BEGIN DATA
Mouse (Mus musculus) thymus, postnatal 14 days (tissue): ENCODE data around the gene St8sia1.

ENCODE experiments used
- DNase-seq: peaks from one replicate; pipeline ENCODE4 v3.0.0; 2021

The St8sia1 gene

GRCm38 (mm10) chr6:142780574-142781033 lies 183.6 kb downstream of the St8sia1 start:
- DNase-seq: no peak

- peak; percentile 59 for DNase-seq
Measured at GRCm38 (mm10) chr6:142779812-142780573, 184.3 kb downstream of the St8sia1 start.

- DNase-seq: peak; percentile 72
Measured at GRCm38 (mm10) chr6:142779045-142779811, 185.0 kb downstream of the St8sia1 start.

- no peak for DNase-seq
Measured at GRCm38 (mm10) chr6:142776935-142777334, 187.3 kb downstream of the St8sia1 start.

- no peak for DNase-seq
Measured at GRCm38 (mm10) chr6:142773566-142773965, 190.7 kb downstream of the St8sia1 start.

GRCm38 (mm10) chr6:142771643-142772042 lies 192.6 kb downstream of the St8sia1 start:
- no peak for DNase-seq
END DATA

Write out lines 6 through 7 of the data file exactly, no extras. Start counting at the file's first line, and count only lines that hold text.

- DNase-seq: no peak

- peak; percentile 59 for DNase-seq